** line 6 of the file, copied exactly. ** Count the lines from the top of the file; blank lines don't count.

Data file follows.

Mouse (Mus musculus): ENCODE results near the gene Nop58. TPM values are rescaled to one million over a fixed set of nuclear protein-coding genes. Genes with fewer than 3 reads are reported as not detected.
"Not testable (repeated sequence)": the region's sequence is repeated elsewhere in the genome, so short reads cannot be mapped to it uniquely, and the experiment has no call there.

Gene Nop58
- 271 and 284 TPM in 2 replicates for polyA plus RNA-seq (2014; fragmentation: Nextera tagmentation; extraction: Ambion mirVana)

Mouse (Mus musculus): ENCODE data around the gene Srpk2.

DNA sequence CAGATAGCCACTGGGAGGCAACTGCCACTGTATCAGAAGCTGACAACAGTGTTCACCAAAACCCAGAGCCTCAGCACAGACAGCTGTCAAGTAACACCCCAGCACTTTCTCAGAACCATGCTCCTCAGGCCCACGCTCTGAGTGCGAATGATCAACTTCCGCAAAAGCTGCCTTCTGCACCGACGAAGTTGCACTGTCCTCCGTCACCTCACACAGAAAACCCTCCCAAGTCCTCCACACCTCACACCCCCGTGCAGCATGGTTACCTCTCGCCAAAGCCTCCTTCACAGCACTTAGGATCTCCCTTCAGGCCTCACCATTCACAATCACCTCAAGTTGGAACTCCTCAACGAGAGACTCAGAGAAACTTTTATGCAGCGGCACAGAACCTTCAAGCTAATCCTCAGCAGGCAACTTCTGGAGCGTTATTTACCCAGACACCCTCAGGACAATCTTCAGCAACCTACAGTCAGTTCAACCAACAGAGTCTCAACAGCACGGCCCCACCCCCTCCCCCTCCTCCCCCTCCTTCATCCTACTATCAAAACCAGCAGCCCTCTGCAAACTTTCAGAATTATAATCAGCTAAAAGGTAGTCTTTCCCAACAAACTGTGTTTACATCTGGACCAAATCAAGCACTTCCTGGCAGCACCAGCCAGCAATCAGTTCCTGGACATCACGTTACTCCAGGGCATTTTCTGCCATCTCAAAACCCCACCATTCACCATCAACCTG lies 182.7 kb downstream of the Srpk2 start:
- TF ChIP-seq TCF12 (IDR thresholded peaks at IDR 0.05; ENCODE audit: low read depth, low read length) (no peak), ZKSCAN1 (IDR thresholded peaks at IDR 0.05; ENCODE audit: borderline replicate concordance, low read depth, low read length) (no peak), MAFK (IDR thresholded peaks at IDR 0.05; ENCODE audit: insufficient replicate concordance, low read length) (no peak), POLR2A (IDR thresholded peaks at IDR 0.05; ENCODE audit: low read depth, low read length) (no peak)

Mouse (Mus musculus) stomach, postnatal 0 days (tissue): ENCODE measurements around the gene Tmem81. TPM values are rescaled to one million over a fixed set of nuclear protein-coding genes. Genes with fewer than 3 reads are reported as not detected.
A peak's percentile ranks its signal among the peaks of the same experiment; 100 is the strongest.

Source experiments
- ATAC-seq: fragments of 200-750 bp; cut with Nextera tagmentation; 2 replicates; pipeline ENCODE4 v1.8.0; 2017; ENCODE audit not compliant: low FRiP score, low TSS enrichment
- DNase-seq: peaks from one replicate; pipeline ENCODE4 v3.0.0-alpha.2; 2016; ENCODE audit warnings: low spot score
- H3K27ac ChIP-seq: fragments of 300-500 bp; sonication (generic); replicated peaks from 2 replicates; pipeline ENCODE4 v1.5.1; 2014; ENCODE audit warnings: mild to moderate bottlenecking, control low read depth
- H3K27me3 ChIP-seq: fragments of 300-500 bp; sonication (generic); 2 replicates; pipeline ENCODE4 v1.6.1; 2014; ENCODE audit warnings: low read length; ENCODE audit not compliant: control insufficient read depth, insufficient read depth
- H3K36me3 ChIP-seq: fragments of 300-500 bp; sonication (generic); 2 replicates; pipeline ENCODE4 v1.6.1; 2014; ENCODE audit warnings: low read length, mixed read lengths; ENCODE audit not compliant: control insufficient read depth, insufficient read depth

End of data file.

DNA sequence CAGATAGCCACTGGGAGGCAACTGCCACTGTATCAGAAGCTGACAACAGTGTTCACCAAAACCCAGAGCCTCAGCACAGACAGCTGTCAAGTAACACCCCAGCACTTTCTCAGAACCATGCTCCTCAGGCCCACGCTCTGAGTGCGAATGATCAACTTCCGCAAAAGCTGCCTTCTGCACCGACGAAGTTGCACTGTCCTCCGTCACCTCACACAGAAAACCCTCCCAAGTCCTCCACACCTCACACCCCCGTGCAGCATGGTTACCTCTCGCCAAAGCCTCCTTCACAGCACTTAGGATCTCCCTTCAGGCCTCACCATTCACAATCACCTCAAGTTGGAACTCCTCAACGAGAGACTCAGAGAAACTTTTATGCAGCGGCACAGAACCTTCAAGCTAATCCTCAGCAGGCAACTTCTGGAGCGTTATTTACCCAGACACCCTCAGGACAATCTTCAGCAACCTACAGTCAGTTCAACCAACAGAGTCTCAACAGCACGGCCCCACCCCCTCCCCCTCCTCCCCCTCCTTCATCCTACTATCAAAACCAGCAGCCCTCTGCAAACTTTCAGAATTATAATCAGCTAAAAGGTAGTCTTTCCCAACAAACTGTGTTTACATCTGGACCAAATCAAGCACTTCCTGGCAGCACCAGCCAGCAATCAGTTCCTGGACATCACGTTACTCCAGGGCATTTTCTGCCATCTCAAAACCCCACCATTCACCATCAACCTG lies 182.7 kb downstream of the Srpk2 start: